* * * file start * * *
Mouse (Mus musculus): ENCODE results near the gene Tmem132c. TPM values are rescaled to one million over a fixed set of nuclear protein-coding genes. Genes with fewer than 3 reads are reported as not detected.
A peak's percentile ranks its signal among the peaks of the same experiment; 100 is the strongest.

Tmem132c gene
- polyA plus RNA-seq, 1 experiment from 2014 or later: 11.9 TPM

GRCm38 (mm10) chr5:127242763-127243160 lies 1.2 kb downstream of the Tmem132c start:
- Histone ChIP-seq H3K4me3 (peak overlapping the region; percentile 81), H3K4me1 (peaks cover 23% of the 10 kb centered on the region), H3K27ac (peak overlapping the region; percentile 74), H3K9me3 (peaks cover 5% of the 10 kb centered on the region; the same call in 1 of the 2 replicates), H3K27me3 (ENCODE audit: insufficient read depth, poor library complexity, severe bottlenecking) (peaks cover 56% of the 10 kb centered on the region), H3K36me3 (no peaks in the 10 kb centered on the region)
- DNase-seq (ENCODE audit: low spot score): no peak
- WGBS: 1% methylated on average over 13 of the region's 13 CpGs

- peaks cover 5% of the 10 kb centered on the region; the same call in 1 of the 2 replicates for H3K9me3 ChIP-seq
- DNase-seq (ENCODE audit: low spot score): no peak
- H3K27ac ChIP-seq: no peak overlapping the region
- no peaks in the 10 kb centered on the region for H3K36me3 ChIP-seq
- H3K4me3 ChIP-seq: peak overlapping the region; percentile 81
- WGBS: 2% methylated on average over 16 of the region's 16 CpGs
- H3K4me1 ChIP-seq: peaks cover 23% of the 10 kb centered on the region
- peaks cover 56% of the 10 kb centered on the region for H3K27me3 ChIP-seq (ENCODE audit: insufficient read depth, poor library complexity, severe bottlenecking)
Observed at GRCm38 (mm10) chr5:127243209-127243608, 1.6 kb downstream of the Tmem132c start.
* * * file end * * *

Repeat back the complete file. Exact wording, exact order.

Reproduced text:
Mouse (Mus musculus): ENCODE results near the gene Tmem132c. TPM values are rescaled to one million over a fixed set of nuclear protein-coding genes. Genes with fewer than 3 reads are reported as not detected.
A peak's percentile ranks its signal among the peaks of the same experiment; 100 is the strongest.

Tmem132c gene
- polyA plus RNA-seq, 1 experiment from 2014 or later: 11.9 TPM

GRCm38 (mm10) chr5:127242763-127243160 lies 1.2 kb downstream of the Tmem132c start:
- Histone ChIP-seq H3K4me3 (peak overlapping the region; percentile 81), H3K4me1 (peaks cover 23% of the 10 kb centered on the region), H3K27ac (peak overlapping the region; percentile 74), H3K9me3 (peaks cover 5% of the 10 kb centered on the region; the same call in 1 of the 2 replicates), H3K27me3 (ENCODE audit: insufficient read depth, poor library complexity, severe bottlenecking) (peaks cover 56% of the 10 kb centered on the region), H3K36me3 (no peaks in the 10 kb centered on the region)
- DNase-seq (ENCODE audit: low spot score): no peak
- WGBS: 1% methylated on average over 13 of the region's 13 CpGs

- peaks cover 5% of the 10 kb centered on the region; the same call in 1 of the 2 replicates for H3K9me3 ChIP-seq
- DNase-seq (ENCODE audit: low spot score): no peak
- H3K27ac ChIP-seq: no peak overlapping the region
- no peaks in the 10 kb centered on the region for H3K36me3 ChIP-seq
- H3K4me3 ChIP-seq: peak overlapping the region; percentile 81
- WGBS: 2% methylated on average over 16 of the region's 16 CpGs
- H3K4me1 ChIP-seq: peaks cover 23% of the 10 kb centered on the region
- peaks cover 56% of the 10 kb centered on the region for H3K27me3 ChIP-seq (ENCODE audit: insufficient read depth, poor library complexity, severe bottlenecking)
Observed at GRCm38 (mm10) chr5:127243209-127243608, 1.6 kb downstream of the Tmem132c start.